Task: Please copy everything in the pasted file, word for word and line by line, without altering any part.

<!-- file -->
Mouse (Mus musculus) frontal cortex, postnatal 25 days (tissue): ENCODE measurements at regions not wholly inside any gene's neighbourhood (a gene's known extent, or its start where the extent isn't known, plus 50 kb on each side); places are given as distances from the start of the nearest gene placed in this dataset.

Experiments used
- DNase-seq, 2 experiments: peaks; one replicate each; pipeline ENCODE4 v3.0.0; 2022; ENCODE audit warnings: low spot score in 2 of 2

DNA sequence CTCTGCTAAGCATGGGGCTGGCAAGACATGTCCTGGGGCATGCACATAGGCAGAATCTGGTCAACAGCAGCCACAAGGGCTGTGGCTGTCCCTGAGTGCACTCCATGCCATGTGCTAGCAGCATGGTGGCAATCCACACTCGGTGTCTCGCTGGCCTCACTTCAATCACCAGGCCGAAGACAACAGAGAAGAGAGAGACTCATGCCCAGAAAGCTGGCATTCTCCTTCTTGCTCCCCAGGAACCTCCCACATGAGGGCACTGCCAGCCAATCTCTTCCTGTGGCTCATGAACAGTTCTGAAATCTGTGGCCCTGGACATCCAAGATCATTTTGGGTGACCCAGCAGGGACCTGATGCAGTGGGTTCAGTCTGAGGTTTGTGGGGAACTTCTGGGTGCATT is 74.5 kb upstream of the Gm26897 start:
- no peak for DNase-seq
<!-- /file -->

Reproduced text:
Mouse (Mus musculus) frontal cortex, postnatal 25 days (tissue): ENCODE measurements at regions not wholly inside any gene's neighbourhood (a gene's known extent, or its start where the extent isn't known, plus 50 kb on each side); places are given as distances from the start of the nearest gene placed in this dataset.

Experiments used
- DNase-seq, 2 experiments: peaks; one replicate each; pipeline ENCODE4 v3.0.0; 2022; ENCODE audit warnings: low spot score in 2 of 2

DNA sequence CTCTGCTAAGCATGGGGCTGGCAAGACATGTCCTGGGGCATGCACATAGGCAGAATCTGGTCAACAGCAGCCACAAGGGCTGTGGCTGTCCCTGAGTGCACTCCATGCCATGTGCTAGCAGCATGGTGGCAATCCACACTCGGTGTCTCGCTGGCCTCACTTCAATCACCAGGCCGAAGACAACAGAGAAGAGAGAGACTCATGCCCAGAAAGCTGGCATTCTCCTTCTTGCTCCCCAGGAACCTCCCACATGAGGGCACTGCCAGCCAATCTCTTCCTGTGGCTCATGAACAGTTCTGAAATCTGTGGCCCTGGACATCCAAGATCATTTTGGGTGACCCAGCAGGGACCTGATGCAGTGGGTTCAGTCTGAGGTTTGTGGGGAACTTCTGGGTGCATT is 74.5 kb upstream of the Gm26897 start:
- no peak for DNase-seq